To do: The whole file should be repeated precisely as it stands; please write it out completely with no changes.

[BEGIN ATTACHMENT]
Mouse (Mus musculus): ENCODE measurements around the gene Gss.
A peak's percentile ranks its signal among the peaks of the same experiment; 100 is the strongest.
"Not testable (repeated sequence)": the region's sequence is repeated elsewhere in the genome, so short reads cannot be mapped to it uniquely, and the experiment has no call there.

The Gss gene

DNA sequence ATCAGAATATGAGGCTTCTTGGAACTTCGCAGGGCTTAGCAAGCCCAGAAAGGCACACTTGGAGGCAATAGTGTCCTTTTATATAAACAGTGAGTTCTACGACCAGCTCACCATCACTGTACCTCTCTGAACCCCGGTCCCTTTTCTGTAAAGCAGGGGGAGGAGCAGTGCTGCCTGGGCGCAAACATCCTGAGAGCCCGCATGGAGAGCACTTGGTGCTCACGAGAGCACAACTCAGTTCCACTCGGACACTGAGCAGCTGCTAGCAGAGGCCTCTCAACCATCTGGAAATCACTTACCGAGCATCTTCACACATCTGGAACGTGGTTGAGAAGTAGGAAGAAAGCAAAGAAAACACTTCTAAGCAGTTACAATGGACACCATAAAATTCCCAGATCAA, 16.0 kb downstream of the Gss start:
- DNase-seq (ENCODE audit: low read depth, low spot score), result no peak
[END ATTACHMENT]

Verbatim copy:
Mouse (Mus musculus): ENCODE measurements around the gene Gss.
A peak's percentile ranks its signal among the peaks of the same experiment; 100 is the strongest.
"Not testable (repeated sequence)": the region's sequence is repeated elsewhere in the genome, so short reads cannot be mapped to it uniquely, and the experiment has no call there.

The Gss gene

DNA sequence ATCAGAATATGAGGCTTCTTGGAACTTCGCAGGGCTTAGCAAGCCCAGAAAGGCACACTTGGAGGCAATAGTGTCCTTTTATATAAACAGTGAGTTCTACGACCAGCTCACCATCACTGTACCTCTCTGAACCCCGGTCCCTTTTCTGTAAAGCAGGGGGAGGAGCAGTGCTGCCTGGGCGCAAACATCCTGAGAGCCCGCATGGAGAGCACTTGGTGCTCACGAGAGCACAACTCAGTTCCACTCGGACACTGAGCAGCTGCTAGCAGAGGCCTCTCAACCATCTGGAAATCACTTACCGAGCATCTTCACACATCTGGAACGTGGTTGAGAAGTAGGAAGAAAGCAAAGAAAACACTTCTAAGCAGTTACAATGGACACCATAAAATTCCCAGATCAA, 16.0 kb downstream of the Gss start:
- DNase-seq (ENCODE audit: low read depth, low spot score), result no peak